In his first year or two, it is very possible that the amateur will not save very much by being his own pisciculturist. If, however, he is careful, and works with intelligence, it is quite possible that he may succeed better than he had hoped and rear a good head of fish at a less cost than the purchase of yearlings. In any case he will have had a great deal of pleasure and gained experience as well as reared some fish.

In the present little volume, I propose to try and deal with fish culture in such a way as to help the amateur who wishes to rear fish to stock his own water. Much of the existing literature of the subject deals with it on such a large scale that the amateur is frightened to attempt what is apparently so huge an undertaking. Fish culture may, however, be carried out on a small scale with success, and though considerable attention is necessary, particularly with young Salmonidæ, it is not a task which involves a very great proportion of the time of any one undertaking it. It is absolutely necessary, however, that the amateur fish culturist should live on the spot, or have some one who is intelligent and perfectly trustworthy who does. In every case in my experience, trusting the care of young fish to a keeper or servant has resulted in failure, and in every failure I have seen where the fish have not been trusted to the care of a servant, the cause has been very obvious, and could easily have been avoided.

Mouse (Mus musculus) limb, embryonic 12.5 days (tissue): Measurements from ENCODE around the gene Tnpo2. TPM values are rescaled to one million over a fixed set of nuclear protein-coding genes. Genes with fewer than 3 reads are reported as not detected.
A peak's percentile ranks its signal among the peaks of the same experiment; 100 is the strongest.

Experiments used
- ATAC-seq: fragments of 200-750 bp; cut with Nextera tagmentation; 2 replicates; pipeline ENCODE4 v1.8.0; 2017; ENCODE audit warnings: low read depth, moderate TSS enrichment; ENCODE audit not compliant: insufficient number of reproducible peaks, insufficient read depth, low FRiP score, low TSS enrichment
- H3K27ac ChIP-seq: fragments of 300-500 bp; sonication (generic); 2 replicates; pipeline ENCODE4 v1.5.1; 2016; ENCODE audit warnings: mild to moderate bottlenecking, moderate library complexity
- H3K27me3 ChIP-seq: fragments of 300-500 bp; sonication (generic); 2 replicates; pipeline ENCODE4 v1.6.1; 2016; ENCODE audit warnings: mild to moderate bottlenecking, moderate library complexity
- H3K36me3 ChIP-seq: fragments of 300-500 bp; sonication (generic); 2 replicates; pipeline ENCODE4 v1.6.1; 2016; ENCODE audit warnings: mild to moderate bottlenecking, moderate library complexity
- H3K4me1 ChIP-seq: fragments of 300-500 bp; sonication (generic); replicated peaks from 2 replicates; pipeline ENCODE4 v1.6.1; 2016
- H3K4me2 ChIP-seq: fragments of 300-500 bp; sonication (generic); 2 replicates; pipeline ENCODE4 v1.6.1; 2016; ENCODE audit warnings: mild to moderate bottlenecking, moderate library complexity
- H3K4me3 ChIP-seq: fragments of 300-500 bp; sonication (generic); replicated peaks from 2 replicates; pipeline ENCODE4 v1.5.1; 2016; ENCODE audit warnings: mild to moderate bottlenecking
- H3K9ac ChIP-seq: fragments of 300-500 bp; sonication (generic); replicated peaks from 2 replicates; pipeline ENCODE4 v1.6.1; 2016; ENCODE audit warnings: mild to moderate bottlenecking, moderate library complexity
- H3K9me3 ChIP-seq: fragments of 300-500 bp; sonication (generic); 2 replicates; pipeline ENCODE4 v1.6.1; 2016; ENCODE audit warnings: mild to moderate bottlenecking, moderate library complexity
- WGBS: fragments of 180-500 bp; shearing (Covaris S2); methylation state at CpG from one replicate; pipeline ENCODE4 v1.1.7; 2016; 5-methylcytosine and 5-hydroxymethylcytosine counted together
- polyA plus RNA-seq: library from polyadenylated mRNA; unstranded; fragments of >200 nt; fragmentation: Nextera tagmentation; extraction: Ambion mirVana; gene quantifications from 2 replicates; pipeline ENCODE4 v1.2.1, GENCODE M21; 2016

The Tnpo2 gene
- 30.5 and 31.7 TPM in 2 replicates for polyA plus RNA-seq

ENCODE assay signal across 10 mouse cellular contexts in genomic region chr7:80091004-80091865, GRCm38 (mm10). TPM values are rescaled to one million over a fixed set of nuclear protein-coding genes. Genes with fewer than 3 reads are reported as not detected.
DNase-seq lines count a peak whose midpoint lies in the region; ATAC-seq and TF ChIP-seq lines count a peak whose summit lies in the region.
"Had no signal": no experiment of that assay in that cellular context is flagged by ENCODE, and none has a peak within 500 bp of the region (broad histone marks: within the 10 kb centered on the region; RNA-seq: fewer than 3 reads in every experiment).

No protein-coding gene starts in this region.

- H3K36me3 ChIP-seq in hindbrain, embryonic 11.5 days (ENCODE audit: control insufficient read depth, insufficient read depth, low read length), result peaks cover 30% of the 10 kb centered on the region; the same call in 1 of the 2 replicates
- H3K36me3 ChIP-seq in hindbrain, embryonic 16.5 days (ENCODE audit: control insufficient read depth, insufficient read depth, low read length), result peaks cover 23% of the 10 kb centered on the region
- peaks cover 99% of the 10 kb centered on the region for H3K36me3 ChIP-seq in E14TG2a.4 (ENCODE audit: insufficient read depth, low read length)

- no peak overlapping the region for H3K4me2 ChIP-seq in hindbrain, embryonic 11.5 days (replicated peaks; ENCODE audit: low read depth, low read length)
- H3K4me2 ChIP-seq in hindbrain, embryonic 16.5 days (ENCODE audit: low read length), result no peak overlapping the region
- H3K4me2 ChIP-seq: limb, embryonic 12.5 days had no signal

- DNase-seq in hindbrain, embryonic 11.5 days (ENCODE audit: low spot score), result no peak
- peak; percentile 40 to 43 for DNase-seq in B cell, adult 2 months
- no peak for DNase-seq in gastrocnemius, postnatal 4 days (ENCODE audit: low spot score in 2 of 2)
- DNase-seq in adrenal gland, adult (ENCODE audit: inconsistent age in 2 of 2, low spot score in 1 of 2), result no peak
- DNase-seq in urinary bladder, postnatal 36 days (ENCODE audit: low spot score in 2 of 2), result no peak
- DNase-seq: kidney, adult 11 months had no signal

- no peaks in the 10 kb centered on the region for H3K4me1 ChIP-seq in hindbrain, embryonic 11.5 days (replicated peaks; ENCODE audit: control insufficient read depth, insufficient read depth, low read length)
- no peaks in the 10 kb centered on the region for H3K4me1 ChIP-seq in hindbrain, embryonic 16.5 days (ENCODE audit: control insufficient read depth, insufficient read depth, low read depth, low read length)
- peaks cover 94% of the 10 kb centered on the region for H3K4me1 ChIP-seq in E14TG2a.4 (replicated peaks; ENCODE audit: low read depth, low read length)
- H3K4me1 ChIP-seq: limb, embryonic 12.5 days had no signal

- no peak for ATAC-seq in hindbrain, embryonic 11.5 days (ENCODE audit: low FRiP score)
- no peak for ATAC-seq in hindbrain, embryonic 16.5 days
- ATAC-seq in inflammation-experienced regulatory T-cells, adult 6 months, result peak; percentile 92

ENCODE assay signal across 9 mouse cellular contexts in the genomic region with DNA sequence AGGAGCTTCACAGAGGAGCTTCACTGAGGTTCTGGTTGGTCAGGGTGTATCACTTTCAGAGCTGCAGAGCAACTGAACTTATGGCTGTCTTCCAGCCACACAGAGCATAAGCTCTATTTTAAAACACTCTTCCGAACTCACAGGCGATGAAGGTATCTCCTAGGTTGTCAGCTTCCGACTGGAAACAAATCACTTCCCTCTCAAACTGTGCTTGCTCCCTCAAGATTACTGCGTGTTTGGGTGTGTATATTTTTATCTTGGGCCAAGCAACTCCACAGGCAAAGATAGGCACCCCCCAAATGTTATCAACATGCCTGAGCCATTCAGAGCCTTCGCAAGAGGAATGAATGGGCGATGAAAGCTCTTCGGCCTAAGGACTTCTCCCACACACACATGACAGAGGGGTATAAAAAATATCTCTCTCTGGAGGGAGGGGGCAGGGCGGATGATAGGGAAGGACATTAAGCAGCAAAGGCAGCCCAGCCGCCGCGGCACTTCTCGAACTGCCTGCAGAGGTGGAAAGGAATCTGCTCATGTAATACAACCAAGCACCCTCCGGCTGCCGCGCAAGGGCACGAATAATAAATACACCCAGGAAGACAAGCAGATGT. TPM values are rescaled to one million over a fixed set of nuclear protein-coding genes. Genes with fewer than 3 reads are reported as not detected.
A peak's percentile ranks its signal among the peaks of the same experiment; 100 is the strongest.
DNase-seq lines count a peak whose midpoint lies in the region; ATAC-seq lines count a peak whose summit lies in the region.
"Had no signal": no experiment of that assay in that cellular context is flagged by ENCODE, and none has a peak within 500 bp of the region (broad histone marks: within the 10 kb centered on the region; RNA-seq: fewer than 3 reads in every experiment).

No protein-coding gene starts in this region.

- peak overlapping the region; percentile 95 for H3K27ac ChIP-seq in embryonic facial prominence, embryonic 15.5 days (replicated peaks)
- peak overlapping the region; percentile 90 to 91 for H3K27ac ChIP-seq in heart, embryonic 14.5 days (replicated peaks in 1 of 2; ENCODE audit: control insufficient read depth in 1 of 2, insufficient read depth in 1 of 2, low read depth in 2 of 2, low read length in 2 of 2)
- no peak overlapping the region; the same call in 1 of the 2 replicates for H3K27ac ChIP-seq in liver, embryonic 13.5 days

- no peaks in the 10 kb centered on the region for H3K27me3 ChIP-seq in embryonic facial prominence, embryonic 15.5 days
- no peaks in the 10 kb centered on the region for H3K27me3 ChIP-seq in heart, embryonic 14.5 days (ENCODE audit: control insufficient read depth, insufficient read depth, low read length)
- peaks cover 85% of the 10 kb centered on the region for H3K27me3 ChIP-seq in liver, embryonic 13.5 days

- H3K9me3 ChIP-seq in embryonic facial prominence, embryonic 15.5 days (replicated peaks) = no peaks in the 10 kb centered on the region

The rearing of trout is the most important branch of fish culture to the amateur, and fortunately but slight modifications are necessary in rearing other fish. What is good enough for trout is good enough for most fish, therefore I think that I shall be right in describing trout culture at considerable length, and dealing with other fish in a somewhat summary manner. The difference in the management, etc., of other fish I shall point out after describing how to rear trout.